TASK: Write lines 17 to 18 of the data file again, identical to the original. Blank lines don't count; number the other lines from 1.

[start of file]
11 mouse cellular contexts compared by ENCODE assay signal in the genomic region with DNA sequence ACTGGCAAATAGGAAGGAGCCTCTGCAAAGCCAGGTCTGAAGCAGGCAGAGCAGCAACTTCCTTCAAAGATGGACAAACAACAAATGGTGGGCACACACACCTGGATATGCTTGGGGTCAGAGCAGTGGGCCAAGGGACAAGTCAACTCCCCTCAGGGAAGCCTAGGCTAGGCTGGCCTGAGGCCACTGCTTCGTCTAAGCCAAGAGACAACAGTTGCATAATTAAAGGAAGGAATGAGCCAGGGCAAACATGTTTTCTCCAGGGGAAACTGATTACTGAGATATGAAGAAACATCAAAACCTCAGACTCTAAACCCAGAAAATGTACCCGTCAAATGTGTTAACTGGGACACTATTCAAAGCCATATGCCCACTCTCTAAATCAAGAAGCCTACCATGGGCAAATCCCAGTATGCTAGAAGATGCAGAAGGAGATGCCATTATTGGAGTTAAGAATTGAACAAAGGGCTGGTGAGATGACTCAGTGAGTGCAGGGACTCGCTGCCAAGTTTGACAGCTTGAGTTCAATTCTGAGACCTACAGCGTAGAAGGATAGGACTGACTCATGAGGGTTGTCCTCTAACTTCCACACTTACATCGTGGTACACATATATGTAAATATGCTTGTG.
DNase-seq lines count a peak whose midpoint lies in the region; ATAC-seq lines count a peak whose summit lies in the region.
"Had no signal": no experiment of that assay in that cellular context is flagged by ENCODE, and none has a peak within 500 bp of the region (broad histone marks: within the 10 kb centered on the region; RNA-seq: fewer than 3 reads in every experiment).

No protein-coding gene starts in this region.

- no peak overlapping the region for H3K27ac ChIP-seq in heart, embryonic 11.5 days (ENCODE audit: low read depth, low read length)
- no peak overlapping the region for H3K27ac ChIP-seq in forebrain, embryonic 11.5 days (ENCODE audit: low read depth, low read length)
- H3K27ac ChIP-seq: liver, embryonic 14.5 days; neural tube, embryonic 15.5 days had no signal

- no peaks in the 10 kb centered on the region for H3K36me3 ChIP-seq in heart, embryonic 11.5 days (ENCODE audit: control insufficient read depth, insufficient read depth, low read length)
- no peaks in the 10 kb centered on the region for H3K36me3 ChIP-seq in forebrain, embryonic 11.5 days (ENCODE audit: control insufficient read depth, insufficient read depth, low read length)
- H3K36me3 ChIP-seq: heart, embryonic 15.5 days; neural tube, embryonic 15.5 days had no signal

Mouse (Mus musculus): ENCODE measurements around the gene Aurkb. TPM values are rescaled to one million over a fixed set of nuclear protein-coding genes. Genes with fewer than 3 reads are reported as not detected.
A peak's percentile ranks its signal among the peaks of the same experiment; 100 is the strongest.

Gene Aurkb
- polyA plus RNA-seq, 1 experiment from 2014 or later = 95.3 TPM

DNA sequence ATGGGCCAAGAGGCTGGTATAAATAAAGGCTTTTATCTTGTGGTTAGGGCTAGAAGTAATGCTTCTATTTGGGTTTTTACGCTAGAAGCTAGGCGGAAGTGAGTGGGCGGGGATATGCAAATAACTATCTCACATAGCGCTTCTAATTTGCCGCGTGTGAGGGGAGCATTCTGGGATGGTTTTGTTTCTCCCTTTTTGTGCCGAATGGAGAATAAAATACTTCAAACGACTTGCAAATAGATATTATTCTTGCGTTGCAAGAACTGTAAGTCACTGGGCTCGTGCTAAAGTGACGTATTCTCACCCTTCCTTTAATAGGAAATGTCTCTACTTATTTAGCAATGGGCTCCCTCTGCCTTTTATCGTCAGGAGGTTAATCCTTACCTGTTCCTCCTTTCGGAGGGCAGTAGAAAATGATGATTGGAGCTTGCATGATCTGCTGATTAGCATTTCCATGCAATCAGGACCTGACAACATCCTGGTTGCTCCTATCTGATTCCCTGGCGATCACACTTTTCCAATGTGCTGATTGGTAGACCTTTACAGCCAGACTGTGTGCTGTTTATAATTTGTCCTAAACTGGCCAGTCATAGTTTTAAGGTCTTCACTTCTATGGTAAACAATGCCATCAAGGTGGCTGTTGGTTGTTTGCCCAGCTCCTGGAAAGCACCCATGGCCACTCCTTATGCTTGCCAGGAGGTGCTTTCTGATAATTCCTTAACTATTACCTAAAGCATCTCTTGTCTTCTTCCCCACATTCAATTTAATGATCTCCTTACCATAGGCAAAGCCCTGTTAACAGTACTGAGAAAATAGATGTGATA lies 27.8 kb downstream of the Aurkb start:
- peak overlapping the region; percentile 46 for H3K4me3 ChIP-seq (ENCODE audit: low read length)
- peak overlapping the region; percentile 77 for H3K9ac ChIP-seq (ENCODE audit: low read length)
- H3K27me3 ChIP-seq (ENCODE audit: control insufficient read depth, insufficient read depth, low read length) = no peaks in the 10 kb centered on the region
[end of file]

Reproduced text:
- peak overlapping the region; percentile 77 for H3K9ac ChIP-seq (ENCODE audit: low read length)
- H3K27me3 ChIP-seq (ENCODE audit: control insufficient read depth, insufficient read depth, low read length) = no peaks in the 10 kb centered on the region